Google Sky Map beta for Android is sort of like Google Maps for the night sky… except it doesn’t just let you locate the locations of stars, planets, constellations, and other astronomical features by searching or scrolling through the map. You can actually point your phone at the sky, and Sky Map will use your device’s GPS and compass to help you locate the actual positions of various features in the sky.
For instance, say you want to know where Jupiter is. You can enter Jupiter in the search box, and Sky Map will throw a purple circle in the middle of your screen with an arrow on one side. Move your phone toward that arrow until it either changes position or tells you that it’s found Jupiter. Now when you look up in the direction your phone is pointing you should actually be looking at Jupiter. Whether it’s visible by the human eye at that moment in time is another story.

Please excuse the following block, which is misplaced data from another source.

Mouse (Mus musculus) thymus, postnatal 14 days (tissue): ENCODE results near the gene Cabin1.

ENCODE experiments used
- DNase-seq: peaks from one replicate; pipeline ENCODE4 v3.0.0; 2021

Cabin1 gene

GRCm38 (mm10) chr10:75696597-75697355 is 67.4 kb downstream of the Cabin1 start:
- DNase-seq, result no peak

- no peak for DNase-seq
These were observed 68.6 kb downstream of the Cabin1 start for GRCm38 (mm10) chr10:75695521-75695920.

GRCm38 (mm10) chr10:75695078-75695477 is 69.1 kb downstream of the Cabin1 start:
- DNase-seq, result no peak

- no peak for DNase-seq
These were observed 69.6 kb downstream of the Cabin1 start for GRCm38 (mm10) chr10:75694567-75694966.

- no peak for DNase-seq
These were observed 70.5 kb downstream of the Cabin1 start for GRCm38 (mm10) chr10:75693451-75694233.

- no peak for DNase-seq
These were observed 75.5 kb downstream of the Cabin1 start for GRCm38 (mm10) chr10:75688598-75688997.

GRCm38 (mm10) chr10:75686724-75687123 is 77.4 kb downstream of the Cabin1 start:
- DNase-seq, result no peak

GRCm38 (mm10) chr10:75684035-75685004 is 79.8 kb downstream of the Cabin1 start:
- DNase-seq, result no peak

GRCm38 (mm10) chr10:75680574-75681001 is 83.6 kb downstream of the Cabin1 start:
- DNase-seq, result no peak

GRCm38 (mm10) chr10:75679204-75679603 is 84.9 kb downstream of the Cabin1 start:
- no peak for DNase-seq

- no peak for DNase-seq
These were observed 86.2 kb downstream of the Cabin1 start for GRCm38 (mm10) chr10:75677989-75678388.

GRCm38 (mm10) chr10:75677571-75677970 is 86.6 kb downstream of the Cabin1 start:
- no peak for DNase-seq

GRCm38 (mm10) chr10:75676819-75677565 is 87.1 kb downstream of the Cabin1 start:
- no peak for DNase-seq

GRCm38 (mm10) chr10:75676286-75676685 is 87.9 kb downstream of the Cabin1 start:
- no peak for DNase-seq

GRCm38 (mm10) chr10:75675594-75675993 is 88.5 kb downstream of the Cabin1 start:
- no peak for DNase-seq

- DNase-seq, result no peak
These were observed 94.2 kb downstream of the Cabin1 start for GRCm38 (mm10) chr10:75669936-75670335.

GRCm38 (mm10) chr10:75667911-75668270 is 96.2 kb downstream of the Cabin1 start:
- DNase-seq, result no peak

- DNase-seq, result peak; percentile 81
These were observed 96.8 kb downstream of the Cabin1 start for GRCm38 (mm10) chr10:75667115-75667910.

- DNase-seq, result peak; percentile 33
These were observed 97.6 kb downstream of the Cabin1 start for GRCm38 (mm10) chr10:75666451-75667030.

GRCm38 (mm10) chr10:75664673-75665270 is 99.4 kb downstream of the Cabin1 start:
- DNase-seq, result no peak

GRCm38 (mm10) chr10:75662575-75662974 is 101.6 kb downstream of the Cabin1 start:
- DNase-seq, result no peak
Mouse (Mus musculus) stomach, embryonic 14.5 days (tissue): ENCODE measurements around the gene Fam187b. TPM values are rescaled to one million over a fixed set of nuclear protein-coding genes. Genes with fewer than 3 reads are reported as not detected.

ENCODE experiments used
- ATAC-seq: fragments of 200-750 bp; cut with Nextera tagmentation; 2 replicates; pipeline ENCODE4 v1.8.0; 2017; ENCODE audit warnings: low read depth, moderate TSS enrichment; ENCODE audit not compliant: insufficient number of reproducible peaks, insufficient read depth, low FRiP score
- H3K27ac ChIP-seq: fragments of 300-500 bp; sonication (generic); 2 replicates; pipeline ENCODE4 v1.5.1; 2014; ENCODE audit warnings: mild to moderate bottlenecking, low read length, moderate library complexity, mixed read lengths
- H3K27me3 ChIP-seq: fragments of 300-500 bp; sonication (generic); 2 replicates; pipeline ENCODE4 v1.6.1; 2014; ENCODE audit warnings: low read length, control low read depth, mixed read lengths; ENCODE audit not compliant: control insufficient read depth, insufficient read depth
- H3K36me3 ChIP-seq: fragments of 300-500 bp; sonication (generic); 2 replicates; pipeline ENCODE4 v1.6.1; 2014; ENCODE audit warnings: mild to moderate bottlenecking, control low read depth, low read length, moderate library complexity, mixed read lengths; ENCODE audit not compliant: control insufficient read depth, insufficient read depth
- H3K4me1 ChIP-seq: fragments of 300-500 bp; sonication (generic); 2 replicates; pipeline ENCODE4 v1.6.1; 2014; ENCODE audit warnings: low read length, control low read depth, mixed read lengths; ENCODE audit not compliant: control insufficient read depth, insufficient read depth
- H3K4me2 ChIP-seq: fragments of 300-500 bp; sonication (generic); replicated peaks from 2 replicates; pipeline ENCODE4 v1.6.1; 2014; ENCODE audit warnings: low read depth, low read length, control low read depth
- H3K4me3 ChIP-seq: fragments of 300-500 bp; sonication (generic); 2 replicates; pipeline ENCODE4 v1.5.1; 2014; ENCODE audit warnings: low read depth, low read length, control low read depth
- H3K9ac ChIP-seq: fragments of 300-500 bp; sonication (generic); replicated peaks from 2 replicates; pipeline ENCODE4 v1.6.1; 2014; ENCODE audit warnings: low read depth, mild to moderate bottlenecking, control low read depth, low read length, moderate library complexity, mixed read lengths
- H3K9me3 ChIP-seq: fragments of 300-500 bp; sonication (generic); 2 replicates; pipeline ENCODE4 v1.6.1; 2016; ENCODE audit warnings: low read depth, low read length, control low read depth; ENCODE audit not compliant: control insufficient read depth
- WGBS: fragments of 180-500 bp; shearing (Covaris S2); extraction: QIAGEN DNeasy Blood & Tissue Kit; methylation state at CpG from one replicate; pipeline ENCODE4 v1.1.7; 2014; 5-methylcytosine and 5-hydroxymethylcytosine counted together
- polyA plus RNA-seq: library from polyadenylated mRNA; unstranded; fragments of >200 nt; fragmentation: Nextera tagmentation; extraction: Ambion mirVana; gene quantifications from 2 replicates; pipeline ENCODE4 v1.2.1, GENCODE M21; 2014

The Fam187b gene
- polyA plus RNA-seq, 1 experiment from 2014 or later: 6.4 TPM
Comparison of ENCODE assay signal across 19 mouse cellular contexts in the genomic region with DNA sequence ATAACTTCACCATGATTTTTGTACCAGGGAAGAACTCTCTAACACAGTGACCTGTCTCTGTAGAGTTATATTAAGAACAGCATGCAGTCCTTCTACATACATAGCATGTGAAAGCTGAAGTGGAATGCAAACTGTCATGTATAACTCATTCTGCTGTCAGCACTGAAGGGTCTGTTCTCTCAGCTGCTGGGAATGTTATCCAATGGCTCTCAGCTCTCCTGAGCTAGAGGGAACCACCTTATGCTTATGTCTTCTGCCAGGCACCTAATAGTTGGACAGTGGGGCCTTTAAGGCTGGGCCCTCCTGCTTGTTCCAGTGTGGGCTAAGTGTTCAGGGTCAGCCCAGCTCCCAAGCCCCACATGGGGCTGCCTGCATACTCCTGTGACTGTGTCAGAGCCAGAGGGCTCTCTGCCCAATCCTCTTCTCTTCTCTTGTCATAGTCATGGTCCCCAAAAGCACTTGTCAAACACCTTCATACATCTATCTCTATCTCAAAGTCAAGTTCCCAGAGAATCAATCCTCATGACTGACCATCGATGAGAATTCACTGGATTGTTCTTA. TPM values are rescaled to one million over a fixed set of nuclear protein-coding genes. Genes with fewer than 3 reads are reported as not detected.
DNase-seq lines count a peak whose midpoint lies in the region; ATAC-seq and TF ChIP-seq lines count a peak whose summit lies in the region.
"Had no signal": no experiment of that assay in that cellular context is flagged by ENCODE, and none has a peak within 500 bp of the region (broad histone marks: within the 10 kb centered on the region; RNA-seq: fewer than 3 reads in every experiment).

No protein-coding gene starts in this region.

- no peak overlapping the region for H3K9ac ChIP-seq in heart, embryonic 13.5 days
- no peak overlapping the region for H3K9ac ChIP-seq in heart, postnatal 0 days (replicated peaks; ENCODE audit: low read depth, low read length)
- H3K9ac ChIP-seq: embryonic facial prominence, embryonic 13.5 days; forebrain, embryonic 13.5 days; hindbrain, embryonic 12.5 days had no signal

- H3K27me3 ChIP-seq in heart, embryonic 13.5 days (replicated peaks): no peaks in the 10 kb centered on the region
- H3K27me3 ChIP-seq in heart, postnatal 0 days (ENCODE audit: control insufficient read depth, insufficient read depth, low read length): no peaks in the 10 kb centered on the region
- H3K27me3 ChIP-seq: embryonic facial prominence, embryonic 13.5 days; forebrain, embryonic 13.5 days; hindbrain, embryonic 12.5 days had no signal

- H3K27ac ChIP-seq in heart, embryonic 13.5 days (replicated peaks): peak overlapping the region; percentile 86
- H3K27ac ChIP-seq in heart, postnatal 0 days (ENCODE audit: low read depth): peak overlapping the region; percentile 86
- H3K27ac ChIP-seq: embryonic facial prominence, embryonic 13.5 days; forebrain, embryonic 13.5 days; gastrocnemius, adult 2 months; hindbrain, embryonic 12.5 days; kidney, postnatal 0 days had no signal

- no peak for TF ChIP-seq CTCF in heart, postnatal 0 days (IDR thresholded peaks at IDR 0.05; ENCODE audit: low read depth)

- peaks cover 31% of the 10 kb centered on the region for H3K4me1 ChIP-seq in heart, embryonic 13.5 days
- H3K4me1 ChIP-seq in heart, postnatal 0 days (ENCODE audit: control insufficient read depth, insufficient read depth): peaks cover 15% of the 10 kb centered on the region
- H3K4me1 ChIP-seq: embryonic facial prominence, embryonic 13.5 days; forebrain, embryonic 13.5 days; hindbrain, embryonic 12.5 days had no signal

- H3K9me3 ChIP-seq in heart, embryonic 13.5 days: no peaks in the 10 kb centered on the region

Google recently rolled out an update to Google Sky. Version 1.5 adds imagery from the Hubble space telescope. You can either just look at the pretty pictures, or use Sky Map to locate the astronomical points you’re looking at in the sky. The new version also has a few bug fixes and internationalization features.
Google Sky Map beta is available as a free download from the Android Market.